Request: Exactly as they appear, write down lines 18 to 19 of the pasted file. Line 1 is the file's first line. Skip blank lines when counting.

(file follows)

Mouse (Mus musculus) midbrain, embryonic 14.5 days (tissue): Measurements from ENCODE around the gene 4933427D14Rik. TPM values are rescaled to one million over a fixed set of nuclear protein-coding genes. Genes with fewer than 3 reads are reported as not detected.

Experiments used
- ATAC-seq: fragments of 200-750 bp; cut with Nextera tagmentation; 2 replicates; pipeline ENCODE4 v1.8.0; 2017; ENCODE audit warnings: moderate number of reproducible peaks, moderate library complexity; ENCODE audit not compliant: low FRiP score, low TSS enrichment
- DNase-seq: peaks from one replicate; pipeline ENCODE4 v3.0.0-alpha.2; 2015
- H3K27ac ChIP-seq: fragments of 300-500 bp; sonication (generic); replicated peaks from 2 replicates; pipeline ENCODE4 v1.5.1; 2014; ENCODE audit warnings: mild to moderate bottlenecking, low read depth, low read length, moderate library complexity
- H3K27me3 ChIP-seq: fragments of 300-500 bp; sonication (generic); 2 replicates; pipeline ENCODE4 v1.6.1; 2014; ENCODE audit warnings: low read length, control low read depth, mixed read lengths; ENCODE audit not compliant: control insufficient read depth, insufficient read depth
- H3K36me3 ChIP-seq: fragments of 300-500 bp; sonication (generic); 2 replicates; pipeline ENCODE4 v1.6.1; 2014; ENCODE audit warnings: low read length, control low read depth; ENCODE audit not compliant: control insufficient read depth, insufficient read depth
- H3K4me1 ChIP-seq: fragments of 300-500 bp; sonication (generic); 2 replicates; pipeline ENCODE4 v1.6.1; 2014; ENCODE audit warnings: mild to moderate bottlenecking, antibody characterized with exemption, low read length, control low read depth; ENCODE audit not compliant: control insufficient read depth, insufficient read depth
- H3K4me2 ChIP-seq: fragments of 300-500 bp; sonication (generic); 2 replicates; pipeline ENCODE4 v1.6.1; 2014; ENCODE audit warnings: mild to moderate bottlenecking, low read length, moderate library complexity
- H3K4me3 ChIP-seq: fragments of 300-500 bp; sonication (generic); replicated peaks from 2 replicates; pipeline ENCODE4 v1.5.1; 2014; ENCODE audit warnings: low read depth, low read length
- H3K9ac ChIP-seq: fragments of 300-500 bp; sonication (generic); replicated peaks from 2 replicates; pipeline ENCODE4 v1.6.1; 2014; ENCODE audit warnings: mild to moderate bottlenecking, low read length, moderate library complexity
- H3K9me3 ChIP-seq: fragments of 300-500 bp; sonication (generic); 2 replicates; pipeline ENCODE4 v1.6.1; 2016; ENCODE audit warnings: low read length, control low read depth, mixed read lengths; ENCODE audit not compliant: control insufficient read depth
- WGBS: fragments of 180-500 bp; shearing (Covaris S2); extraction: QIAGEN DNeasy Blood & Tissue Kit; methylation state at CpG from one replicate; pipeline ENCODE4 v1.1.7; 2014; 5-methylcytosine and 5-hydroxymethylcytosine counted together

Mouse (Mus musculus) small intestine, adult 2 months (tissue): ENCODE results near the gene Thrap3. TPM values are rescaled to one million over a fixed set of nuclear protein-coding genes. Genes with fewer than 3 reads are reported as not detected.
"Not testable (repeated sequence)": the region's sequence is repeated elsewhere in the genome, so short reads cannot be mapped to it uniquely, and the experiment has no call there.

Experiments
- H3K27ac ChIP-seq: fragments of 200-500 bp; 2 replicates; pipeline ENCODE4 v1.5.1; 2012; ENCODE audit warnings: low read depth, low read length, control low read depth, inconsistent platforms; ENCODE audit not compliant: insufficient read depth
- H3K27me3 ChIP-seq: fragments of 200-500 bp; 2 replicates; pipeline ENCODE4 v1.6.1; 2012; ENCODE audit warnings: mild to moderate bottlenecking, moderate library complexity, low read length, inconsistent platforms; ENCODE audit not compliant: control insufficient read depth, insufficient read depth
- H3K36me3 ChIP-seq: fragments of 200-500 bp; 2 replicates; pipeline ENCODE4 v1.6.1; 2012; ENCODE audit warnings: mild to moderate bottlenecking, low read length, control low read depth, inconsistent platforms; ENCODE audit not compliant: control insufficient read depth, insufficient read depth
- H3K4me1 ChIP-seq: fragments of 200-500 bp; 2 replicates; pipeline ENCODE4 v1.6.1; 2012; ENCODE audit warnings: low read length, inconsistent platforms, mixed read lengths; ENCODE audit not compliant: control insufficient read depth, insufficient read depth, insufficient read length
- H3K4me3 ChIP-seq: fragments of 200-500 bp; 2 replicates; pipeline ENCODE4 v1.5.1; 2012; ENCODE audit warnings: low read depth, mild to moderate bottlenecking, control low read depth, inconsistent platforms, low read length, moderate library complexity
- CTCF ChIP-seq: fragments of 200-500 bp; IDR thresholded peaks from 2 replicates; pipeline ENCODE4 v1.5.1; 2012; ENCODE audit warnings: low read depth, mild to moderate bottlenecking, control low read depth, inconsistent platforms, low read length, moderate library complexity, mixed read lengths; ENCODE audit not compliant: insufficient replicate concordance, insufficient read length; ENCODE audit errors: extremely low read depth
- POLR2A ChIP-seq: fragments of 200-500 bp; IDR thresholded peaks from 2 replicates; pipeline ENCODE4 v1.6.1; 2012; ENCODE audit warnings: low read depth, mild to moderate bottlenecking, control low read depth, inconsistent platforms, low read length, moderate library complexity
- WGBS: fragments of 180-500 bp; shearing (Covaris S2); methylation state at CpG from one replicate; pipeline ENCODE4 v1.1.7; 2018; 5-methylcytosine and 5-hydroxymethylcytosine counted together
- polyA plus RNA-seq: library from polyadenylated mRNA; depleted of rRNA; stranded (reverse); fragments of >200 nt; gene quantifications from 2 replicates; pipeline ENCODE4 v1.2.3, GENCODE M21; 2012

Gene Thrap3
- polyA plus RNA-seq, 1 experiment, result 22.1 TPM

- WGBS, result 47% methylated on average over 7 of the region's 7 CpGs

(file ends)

- H3K27me3 ChIP-seq: fragments of 200-500 bp; 2 replicates; pipeline ENCODE4 v1.6.1; 2012; ENCODE audit warnings: mild to moderate bottlenecking, moderate library complexity, low read length, inconsistent platforms; ENCODE audit not compliant: control insufficient read depth, insufficient read depth
- H3K36me3 ChIP-seq: fragments of 200-500 bp; 2 replicates; pipeline ENCODE4 v1.6.1; 2012; ENCODE audit warnings: mild to moderate bottlenecking, low read length, control low read depth, inconsistent platforms; ENCODE audit not compliant: control insufficient read depth, insufficient read depth